Good Acid, Bad Acid?

Acetic acid, also known as vinegar, has long been a folk remedy for ailments ranging from infections to stomachaches to poison ivy. More recently, its benefits for both Type 1 and Type 2 diabetes have been discovered. As DiabetesSelfManagement.com‘s David Spero wrote in a 2011 blog post, vinegar may act similarly to many different types of diabetes drugs, slowing the breakdown of starches like acarbose (brand name Precose), increasing insulin sensitivity like metformin, and promoting insulin production like nateglinide (Starlix). A 2004 study published in the journal Diabetes Care found that when accompanying a high-carbohydrate meal, vinegar led to lower postmeal blood glucose and insulin levels in both people with prediabetes and those with full-blown Type 2 diabetes.

So a recent study may surprise and possibly confuse some people with diabetes who are familiar with the helpful effects of vinegar. Published last month in the journal Diabetologia, the study found that women with a high dietary acid load were far more likely to develop Type 2 diabetes. This finding was established by examining dietary surveys from a large study in which participants were followed for up to 14 years. To assess an acidic diet, researchers used two measures, called potential renal acid load (PRAL) and net endogenous acid production (NEAP) scores. Compared to the 25% of women with the lowest PRAL scores, the 25% with the highest scores were 56% more likely to develop Type 2 diabetes over the study period. Among relatively thin women — those with a body-mass index (BMI) below 25 — the effect of an acidic diet was even more pronounced; within this group, the 25% of women with the highest PRAL scores were 96% more likely to develop diabetes than the 25% with the lowest scores.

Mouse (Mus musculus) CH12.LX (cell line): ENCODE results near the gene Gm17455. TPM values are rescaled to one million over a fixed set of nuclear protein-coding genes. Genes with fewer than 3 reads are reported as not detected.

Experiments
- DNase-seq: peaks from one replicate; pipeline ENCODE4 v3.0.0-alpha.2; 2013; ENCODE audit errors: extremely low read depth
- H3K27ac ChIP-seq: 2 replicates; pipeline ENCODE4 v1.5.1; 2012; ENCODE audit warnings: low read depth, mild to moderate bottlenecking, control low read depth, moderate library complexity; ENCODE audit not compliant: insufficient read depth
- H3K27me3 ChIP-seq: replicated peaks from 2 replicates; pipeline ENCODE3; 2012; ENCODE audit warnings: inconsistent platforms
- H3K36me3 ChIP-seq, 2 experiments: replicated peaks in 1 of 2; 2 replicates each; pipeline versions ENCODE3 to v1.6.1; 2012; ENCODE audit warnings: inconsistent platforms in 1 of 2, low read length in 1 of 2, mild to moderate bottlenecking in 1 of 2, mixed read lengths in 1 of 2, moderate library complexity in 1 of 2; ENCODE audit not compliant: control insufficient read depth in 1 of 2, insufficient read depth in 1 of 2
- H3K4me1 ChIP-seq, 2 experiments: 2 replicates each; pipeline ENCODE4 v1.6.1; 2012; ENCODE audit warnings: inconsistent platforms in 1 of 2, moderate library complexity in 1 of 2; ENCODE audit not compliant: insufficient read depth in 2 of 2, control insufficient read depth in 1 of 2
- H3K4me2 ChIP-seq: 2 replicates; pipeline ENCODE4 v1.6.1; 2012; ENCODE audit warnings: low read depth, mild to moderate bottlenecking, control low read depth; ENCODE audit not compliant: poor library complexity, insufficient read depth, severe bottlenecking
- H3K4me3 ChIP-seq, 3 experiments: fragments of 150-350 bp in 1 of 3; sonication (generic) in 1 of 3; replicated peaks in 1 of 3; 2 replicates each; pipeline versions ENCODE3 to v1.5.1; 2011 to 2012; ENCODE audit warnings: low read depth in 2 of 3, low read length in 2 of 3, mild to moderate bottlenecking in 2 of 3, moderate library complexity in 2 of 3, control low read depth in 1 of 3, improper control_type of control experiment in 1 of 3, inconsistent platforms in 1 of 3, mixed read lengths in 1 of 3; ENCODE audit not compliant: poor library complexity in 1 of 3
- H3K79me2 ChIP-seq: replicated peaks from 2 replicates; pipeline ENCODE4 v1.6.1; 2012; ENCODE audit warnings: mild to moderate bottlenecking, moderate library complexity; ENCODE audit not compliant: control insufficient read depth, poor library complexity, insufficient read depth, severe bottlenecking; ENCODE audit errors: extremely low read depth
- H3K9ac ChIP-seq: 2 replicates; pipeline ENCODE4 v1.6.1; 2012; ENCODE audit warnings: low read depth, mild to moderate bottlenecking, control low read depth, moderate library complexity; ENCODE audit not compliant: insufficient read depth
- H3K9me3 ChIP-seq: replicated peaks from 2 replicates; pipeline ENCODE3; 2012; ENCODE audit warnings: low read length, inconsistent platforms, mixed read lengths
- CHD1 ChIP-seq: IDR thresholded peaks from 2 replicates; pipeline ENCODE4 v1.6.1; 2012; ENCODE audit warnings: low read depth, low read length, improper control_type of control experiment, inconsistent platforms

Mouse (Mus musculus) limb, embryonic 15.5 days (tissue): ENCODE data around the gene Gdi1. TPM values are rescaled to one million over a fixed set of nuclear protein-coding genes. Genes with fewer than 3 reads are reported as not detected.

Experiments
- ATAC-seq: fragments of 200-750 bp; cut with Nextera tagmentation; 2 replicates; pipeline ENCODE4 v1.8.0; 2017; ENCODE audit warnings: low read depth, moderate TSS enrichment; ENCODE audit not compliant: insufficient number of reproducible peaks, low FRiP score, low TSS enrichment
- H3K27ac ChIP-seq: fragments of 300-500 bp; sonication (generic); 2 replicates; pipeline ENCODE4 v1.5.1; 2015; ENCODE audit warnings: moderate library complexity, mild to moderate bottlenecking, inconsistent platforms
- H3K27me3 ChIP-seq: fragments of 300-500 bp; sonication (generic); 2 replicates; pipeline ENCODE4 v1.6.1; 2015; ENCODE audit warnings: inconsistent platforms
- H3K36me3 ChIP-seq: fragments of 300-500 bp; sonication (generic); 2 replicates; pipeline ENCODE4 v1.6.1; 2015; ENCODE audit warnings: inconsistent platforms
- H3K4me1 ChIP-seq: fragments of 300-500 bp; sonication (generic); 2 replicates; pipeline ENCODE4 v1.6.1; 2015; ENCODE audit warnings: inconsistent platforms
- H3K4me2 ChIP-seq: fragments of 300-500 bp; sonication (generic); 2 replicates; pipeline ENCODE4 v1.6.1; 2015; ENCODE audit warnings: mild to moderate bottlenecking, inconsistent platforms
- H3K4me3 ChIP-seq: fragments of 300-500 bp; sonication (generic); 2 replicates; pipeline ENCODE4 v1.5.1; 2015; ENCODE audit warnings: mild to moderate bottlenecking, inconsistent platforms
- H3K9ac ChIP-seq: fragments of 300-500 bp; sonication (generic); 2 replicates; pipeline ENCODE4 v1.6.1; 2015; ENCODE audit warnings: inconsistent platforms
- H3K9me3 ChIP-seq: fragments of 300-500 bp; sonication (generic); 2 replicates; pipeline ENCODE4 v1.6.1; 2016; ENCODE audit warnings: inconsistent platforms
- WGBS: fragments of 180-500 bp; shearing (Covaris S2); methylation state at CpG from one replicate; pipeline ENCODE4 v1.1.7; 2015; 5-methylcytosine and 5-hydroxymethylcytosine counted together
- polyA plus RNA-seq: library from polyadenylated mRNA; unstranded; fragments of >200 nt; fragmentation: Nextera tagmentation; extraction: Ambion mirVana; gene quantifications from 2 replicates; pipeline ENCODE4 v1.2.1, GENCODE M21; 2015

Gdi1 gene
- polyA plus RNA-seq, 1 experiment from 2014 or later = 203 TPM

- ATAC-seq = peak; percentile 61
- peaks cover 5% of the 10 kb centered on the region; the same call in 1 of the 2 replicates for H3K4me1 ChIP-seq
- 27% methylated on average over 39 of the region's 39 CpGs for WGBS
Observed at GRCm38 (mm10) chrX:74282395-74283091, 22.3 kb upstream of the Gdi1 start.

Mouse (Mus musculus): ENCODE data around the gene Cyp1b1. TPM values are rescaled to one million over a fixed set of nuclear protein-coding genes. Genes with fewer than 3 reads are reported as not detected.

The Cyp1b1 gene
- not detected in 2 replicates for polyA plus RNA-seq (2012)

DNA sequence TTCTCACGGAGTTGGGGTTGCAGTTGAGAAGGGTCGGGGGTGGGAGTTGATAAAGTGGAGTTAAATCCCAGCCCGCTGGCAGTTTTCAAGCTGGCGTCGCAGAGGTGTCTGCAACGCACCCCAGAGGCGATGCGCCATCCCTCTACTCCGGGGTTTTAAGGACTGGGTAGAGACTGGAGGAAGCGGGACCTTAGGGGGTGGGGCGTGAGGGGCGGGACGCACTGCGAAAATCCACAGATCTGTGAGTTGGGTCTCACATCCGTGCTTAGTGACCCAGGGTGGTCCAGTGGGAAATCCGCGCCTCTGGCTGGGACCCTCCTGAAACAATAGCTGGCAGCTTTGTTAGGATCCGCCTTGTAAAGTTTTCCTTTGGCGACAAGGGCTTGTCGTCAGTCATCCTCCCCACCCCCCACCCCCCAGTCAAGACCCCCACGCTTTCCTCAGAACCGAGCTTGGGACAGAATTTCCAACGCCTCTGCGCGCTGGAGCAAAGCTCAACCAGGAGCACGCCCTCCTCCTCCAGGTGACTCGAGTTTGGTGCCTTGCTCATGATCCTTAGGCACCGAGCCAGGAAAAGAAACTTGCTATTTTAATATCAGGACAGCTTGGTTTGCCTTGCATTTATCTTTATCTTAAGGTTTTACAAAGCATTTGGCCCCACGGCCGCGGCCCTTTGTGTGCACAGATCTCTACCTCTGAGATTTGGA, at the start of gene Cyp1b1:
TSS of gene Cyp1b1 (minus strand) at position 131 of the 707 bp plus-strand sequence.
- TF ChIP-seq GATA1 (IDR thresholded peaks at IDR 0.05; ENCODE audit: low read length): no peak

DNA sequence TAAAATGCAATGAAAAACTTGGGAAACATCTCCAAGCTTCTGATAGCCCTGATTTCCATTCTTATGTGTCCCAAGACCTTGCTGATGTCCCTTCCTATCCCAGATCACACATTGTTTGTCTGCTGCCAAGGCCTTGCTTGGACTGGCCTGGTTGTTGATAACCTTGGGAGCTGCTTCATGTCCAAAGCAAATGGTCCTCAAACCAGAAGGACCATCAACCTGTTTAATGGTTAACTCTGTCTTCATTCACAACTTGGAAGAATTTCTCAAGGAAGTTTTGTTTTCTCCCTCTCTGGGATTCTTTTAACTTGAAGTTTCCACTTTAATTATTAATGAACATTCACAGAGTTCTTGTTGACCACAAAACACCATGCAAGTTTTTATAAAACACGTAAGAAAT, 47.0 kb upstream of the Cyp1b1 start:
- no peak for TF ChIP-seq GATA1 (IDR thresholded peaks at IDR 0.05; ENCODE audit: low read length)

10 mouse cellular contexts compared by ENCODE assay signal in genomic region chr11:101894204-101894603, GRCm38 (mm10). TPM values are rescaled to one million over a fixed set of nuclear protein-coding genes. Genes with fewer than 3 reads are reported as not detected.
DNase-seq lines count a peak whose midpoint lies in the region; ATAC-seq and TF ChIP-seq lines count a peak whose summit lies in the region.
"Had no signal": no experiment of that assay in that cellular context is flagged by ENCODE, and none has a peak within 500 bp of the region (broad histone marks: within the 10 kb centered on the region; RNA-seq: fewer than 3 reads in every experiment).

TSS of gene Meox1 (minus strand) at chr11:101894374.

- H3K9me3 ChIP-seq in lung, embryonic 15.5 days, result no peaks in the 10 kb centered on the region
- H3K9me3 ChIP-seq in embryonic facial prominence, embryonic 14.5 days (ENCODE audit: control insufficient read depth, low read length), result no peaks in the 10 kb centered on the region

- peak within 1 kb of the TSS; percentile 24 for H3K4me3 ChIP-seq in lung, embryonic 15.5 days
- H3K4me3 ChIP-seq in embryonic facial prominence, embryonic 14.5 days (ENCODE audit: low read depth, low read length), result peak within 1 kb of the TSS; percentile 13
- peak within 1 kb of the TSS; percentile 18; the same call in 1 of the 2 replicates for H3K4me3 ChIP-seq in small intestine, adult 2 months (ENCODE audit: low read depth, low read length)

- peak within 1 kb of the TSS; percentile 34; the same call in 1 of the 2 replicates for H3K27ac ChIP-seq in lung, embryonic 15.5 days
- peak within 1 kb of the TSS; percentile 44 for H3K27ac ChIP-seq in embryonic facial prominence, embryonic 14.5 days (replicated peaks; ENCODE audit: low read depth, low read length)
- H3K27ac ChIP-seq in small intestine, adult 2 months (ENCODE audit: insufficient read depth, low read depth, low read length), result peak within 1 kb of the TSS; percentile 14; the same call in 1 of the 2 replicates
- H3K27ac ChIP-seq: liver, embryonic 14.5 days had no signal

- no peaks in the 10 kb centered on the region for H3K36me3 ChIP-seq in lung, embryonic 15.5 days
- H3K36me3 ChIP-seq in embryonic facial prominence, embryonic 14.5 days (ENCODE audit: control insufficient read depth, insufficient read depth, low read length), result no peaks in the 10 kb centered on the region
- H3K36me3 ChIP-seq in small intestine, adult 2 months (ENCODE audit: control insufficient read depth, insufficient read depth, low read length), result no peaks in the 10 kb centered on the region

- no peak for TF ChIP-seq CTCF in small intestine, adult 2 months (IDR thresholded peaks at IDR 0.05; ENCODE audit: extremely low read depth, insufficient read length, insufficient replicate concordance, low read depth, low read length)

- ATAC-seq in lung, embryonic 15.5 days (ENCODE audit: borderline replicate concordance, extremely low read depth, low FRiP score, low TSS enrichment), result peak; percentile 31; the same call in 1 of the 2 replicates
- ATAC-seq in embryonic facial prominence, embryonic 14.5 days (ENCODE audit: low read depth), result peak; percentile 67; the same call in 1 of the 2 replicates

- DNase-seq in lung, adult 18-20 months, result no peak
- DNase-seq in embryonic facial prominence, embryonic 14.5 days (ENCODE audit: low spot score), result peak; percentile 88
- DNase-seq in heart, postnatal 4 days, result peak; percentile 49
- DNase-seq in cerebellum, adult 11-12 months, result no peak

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Squaring these results with the positive evidence on vinegar, it turns out, is less difficult than it might seem. Dietary acid load — how much food contributes to acidity within the body, and what PRAL and NEAP estimate — turns out to be mostly unrelated to the acidity of food that people consume. The most acid-inducing foods, according to these scoring systems, include meat, fish, and soft drinks, according to an article on the recent study at MedPage Today. Some people even believe that vinegar has an alkaline, rather than acidic, effect on the body, although there is little convincing evidence that this is the case. Vinegar’s acidity does, however, appear to be completely neutralized by the time it is digested and passes through the intestines into the body.

Have you ever considered how acid-forming your diet is, or even heard of the concept before? In light of the dramatic effect it seems to have on diabetes risk, would you be interested in having your dietary acid load evaluated? Would you be leery about adopting a low-acid-load diet, given that it involves limiting fat and animal proteins and consuming more carbohydrate? Leave a comment below!